Many primary schools have not yet found teachers for existing vacancies, according to research from NU.nl. The schools that do have enough teachers at the start of the school year often hold their hearts. School principals already fear that no substitute will be found when a teacher is ill.
"It is quiet at the moment, but I will hold my heart when we are again confronted with unforeseen dropouts," said one of the school directors who participated in the NU.nl teacher deficit survey.
Four in five schools in the study succeeded in starting the year without vacancies. But three quarters of these schools said it would be difficult to find a replacement if someone became ill or became pregnant.
See also: NU.nl research: One in five primary schools still looking for a teacher
Several schools announced that there are simply no more teachers available for primary education. Entry pools that are often set up by several schools together to always put someone in front of the class in the absence of a permanent teacher have a shortage of people.
What normally happens when a teacher is sick?
Natasja van Dijke, director of the Stamperiusschool in Wilhelminadorp in Zeeland, says that if a teacher is ill, the regional invasion pool is called first. "Our school foundation works together with an organization that tries to arrange invaders for almost all schools in Zeeland."
Marco Schaap, director of the Julianaschool in the Overijssel town of Rijssen, says that his school also works with a raid pool. "Together with the other schools from the same foundation, we have set up such a pool. There are a number of permanent people in the reception pool who, when a teacher is sick at one of the schools, can come in. Only we still have vacancies for this raid pool that we don't get fulfilled. "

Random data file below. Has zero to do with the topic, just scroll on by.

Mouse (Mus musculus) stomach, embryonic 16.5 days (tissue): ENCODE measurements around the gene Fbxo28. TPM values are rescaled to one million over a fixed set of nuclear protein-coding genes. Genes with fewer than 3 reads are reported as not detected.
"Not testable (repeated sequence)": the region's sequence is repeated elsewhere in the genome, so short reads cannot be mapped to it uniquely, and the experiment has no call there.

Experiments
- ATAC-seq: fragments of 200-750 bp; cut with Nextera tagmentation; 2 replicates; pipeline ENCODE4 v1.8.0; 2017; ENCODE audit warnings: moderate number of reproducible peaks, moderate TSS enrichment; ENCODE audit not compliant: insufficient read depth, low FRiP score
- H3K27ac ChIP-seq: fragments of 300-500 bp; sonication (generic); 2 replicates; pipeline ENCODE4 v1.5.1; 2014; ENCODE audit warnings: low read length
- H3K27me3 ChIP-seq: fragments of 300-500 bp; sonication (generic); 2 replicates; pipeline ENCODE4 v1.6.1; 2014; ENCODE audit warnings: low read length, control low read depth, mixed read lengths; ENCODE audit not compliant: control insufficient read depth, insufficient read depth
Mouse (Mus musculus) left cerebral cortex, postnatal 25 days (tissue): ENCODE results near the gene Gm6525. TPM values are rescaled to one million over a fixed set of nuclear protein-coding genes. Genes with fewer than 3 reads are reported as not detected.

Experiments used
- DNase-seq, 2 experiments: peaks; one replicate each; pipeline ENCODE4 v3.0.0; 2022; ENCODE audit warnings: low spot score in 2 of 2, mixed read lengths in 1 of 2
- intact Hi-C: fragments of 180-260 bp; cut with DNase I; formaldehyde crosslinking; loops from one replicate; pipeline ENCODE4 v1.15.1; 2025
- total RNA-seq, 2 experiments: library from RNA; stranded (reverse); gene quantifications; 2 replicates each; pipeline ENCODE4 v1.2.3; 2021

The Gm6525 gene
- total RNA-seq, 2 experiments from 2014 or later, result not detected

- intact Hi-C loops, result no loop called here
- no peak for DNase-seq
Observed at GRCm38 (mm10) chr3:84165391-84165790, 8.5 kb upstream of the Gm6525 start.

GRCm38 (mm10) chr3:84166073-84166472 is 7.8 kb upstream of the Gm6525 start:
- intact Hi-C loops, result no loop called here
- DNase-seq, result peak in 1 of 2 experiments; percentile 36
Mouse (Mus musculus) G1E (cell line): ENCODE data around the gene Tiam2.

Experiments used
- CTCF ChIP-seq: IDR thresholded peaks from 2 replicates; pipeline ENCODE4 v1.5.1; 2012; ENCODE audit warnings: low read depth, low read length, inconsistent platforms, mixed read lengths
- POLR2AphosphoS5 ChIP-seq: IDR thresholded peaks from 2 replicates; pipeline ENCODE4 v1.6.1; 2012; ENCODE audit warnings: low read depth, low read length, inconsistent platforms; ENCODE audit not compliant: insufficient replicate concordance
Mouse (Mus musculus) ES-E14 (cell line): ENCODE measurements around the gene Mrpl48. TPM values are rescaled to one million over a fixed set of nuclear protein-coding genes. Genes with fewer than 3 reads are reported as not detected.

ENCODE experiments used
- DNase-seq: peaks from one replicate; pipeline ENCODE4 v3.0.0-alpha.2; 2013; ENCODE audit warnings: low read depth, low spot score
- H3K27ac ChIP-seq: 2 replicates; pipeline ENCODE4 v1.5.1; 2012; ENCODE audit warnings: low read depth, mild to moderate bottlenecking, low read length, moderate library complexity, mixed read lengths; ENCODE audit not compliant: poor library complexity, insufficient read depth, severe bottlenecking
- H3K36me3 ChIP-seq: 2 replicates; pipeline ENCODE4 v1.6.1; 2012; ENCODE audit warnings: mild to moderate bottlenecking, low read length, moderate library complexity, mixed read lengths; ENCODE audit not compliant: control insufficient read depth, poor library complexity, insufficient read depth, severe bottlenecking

Why are there no more invaders now?
This is recognized by RTC Groningen project leader Gerard Weitenberg, a joint approach pool of various school boards in Groningen. "We notice that it is simply more difficult to find people. Many people also leave the entrance pool quickly, for example because they are going to work permanently at a school." RTC Gelderland-Utrecht, in which nineteen school boards work together, confirms in conversation with NU.nl that it is increasingly difficult to find people.
Director Schaap also sees this: "Most people find a regular job in education the most beautiful. Inviting is always harder and harder, because you are constantly faced with a new group of children. Now that the job market is such that teachers can choose, every teacher who wants a regular job and there are no more invaders left. "
What are the consequences?
Van Dijke says that in the past two years it has been increasingly common that no one is available via the raid pool. "At the moment there are just very few invaders in the pool, around twenty for the whole of Zeeland."
"If no one is available, we have to solve it ourselves. We first check if there is someone present at school who can stand in front of the class for a day. As a director, I sometimes stand a day in front of the class. We look also whether one of our part-time teachers is free and could come in. "
"If all this fails, we try to divide the students from the class into other classes without an available teacher. But because we are a small school, this is usually not possible. Then there would be more than 30 children in a classroom and students from groups 1 to 7 are confused. Last year we had to inform the parents a number of times that there would be no teacher the next day, so we had to release the children. "
"A flu epidemic would be a minor disaster"
The schools and regional raid pools that NU.nl spoke to fear mainly an influenza epidemic. "I have the teachers at the school that I want. So we have no vacancies, but if there is another flu epidemic, then we will hang," says Van Dijke.
A spokesperson for the PO Council confirms this picture. "A flu wave is almost our biggest fear. And if the flu wave lasts from December to March, then this will certainly have consequences in the classroom. Classes are merged, classes are sent home regularly and parents will appear less at work. That can really be a very small disaster. "